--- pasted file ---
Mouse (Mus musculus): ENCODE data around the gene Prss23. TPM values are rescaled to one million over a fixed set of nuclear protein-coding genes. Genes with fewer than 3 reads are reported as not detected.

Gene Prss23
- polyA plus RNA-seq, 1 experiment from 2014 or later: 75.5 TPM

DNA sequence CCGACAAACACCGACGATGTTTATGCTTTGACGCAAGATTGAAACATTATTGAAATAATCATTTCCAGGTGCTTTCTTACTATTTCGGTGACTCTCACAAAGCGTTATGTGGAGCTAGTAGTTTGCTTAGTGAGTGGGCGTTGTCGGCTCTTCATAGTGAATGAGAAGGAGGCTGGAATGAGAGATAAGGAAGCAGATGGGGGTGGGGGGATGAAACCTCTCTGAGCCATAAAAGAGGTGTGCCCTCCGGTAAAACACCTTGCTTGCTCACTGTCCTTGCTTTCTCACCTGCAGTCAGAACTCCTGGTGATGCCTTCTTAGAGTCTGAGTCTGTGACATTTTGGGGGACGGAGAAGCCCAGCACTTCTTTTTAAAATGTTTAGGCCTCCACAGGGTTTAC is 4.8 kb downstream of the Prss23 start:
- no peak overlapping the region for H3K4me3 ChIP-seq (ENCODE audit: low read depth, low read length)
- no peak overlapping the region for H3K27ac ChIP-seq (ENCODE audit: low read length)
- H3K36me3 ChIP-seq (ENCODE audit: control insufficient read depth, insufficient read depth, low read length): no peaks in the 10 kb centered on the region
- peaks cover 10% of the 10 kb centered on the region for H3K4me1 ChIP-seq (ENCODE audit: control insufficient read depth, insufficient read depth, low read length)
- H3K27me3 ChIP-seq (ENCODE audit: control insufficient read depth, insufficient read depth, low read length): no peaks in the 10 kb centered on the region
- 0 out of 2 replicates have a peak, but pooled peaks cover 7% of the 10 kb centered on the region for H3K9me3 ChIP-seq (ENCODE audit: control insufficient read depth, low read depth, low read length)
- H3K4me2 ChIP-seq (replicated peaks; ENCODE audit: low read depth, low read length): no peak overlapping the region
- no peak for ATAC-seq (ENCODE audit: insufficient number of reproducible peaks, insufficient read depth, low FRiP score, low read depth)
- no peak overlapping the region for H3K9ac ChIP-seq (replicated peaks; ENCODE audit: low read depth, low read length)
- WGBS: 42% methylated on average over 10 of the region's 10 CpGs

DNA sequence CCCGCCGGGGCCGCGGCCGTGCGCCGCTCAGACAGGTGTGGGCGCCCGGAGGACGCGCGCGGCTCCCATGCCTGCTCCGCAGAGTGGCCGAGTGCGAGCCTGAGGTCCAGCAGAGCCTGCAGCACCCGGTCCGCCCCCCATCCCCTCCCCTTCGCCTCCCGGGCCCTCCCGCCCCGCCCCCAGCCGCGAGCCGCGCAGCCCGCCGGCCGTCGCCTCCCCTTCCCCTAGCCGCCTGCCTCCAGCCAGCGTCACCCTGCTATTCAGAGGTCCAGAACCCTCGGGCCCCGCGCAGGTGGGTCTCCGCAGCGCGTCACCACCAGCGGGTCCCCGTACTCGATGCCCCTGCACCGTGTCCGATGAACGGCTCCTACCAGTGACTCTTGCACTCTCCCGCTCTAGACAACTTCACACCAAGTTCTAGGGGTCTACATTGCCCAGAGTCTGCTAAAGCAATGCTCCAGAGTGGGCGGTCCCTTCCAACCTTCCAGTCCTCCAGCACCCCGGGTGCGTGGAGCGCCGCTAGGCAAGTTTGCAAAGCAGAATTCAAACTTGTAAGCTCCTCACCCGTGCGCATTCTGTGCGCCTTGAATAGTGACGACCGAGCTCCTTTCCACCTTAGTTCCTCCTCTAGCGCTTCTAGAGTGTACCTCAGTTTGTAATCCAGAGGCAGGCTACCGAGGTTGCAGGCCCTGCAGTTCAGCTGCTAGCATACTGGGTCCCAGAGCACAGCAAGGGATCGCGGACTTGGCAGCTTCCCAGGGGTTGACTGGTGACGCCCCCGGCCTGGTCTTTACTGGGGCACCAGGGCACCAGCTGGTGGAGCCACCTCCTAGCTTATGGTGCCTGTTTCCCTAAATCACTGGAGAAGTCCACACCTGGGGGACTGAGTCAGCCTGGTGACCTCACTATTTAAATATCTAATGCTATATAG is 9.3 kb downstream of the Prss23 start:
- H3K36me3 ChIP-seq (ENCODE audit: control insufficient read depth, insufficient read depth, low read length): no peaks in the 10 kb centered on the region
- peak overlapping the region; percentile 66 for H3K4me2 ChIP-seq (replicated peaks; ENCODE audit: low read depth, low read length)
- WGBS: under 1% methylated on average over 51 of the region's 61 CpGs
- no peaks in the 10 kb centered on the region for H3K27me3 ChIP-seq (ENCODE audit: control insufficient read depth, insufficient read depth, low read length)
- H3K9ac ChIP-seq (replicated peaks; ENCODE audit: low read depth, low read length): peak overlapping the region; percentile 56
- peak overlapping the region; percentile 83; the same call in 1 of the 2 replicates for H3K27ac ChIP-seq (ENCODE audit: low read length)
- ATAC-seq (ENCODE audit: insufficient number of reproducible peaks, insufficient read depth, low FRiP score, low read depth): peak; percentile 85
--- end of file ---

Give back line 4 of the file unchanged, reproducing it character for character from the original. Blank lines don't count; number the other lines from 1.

DNA sequence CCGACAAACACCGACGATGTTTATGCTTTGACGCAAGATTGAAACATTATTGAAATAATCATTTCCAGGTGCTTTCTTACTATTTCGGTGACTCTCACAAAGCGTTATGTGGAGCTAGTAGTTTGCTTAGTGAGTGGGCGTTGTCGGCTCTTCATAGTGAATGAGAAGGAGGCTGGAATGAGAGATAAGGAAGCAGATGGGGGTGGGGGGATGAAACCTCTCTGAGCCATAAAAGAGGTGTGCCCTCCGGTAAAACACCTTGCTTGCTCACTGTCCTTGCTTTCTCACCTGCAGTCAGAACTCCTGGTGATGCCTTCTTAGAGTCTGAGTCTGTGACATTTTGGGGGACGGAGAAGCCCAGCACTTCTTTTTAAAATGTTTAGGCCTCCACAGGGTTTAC is 4.8 kb downstream of the Prss23 start: